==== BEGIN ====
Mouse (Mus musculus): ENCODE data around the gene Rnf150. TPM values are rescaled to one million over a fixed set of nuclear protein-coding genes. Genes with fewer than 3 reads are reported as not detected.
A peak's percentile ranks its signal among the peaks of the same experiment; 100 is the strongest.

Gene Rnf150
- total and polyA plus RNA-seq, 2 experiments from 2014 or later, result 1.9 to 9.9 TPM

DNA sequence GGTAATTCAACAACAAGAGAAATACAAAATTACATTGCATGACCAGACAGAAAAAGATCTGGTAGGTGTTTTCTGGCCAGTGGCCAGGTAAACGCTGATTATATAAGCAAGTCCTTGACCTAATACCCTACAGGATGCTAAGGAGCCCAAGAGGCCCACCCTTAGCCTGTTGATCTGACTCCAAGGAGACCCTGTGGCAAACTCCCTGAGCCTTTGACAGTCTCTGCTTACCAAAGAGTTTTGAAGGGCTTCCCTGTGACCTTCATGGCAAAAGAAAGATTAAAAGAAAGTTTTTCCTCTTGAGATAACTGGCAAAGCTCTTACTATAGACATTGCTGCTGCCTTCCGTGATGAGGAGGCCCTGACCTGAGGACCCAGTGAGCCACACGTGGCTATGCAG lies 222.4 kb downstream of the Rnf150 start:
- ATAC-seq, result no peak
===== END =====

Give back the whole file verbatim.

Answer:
Mouse (Mus musculus): ENCODE data around the gene Rnf150. TPM values are rescaled to one million over a fixed set of nuclear protein-coding genes. Genes with fewer than 3 reads are reported as not detected.
A peak's percentile ranks its signal among the peaks of the same experiment; 100 is the strongest.

Gene Rnf150
- total and polyA plus RNA-seq, 2 experiments from 2014 or later, result 1.9 to 9.9 TPM

DNA sequence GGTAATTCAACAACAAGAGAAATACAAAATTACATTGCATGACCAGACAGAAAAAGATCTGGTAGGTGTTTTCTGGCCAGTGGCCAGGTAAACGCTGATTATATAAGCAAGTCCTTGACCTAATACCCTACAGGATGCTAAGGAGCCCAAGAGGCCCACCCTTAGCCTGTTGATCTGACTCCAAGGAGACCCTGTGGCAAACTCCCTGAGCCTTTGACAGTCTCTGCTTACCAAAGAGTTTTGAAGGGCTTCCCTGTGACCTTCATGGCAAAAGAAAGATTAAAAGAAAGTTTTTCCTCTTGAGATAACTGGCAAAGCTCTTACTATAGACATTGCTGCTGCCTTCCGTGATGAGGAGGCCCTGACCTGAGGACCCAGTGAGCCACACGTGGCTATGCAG lies 222.4 kb downstream of the Rnf150 start:
- ATAC-seq, result no peak